Wildcat Gun Machine Reviews
If you’re a fan of twin-stick shooters and bullet hell and love hideous monsters, this might be for you.
If you’re drawn in by the art style, chances are you’ll have some fun with Wildcat Gun Machine. Fans of the twin-stick shooter genre might want to check it out, too. It makes a refreshing change for this type of game to not be a roguelike in the current market, and while it won’t be featuring on anyone’s GOTY lists, there’s still hours of entertainment to be had with it.
Wildcat Gun Machine has its merits. Its proposal works well for an uncompromising game and the frenetic dose of action entertains for a while. Perhaps its biggest problem is not daring, abusing simplicity in its combat. Despite not compromising in practice, the absence of history disappoints and, in this sense, the game loses the chance to captivate the player more. So, it's only recommended for those who like action games with high difficulty, but it's better not to create too much expectation.
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Overall, Wildcat Gun Machine is a decent shooter. There are aspects of the game that feels unpolished or even rushed but the core gameplay loop is fun and that is what should ultimately matter. Hopefully, the game gets better through patches. Cause as it is right now, it’s only worth a single 6-8 hour run with hardly any reason to go for a second or more.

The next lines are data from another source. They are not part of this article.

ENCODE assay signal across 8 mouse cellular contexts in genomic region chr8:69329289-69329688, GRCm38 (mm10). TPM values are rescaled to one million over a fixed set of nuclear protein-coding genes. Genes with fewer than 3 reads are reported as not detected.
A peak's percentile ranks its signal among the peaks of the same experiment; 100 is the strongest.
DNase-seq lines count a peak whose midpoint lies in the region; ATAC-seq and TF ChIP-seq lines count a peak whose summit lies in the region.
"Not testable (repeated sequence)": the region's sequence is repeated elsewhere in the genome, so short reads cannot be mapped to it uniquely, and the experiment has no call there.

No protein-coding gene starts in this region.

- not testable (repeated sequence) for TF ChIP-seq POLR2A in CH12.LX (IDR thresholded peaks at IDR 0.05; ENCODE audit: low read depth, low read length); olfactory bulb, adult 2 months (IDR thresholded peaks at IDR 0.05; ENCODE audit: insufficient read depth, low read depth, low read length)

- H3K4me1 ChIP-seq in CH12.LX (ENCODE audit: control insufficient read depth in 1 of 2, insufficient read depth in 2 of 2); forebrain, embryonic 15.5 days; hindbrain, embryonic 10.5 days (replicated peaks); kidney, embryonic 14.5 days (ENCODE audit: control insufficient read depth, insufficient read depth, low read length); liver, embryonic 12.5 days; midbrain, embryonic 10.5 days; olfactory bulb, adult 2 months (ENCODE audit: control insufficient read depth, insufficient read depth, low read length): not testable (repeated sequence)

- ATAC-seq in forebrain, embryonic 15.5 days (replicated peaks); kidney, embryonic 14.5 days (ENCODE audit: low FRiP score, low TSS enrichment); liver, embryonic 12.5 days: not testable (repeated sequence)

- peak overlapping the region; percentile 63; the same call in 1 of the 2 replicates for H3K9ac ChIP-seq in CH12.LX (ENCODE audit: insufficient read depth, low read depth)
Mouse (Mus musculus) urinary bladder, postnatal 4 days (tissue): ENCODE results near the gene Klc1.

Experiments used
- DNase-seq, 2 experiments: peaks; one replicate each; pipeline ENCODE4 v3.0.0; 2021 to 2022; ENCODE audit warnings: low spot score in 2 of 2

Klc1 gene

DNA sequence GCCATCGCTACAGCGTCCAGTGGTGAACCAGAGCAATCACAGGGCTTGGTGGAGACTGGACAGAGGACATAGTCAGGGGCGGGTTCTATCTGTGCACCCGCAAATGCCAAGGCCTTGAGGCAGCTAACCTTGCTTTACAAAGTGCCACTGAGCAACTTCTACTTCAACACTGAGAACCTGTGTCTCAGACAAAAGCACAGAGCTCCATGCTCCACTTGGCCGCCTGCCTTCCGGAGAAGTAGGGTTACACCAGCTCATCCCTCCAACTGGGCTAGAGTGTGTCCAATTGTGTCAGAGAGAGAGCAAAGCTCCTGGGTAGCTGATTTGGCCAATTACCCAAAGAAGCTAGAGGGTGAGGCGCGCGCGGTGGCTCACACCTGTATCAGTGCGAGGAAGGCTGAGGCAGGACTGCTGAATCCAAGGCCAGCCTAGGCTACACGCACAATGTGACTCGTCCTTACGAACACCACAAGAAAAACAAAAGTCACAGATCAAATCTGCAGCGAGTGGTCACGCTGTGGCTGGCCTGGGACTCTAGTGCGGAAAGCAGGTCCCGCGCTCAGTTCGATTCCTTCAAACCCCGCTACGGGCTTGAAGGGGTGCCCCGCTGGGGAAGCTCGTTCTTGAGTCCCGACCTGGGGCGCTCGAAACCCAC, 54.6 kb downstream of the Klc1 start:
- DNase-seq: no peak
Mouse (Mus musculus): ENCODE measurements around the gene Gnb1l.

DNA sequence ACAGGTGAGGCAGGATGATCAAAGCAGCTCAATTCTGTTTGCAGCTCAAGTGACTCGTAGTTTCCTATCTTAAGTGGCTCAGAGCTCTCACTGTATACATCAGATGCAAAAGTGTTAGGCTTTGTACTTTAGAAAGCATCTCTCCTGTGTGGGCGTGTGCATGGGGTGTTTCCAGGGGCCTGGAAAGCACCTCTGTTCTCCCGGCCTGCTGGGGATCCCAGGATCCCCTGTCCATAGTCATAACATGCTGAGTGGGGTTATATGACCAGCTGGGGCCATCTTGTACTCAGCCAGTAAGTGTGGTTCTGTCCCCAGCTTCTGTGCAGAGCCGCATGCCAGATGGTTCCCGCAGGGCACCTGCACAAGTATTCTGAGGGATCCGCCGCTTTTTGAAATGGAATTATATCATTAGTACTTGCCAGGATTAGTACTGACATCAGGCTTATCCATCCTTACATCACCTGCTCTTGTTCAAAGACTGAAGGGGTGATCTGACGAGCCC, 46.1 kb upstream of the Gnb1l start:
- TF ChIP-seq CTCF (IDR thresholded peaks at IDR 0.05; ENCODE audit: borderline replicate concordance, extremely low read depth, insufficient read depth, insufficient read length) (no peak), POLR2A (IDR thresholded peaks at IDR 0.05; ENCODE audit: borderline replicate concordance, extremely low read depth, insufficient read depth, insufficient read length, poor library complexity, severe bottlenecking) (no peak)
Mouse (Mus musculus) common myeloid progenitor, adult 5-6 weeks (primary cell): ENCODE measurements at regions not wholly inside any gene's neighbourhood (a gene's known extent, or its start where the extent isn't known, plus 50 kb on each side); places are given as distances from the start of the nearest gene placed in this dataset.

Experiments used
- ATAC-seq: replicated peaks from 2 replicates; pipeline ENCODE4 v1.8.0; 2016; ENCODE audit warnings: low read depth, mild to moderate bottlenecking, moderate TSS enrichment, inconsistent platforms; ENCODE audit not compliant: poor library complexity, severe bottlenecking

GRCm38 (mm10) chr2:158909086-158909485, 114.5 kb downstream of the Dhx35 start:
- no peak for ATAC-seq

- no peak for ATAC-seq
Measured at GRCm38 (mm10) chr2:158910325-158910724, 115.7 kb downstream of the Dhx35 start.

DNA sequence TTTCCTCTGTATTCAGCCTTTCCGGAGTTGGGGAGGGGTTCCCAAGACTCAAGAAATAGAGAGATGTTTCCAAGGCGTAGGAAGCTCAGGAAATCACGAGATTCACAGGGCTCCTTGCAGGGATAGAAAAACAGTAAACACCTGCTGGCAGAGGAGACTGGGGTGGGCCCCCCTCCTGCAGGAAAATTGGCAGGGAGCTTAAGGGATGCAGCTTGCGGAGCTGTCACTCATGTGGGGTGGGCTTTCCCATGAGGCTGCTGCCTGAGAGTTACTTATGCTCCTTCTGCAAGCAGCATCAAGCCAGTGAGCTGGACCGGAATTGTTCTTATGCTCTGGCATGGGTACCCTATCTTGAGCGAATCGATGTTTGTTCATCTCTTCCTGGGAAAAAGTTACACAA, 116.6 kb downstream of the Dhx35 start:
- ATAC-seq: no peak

Wildcat Gun Machine can be beaten in as little as seven or eight hours, so this lack of depth in the game's combat and progression won't be an issue for gamers interested in a quick, simple dungeon-crawling experience. Plus, the game is launching on Steam for only $15, making it a great choice for anyone searching for a solid, affordably priced title. However, players looking for a deep, complex combat system - or a narrative to follow - might want to pass on Wildcat Gun Machine.
Wildcat Gun Machine has plenty of great ideas that come tantalisingly close to greatness. The general bullet hell moment-to-moment gameplay works well, propelled by its excellent soundtrack and memorable enemy and weapon designs. Unfortunately, the restrictive weapon carry limits and lack of incentives like new gameplay mechanics or plot progression turns to the game into a grind before long. Wildcat Gun Machine is far from a bad experience, but it may feel insubstantial for many bullet hell shooter veterans.
The name Wildcat Gun Machine feels like it should evoke something positively thrilling and explosive, like the movies and games that clearly inspired this twin-stick shooter. Instead, you just nod along and play, hardly getting more irritated than modest frustration at an untimely death. But there’s no permadeath, no chance to lose it all, and no moment that delivered a Woah. Instead, you charge ahead, shoot, upgrade, and shoot some more. For some, that might be enough. But while I was waiting for Wildcat, I just got a tabby.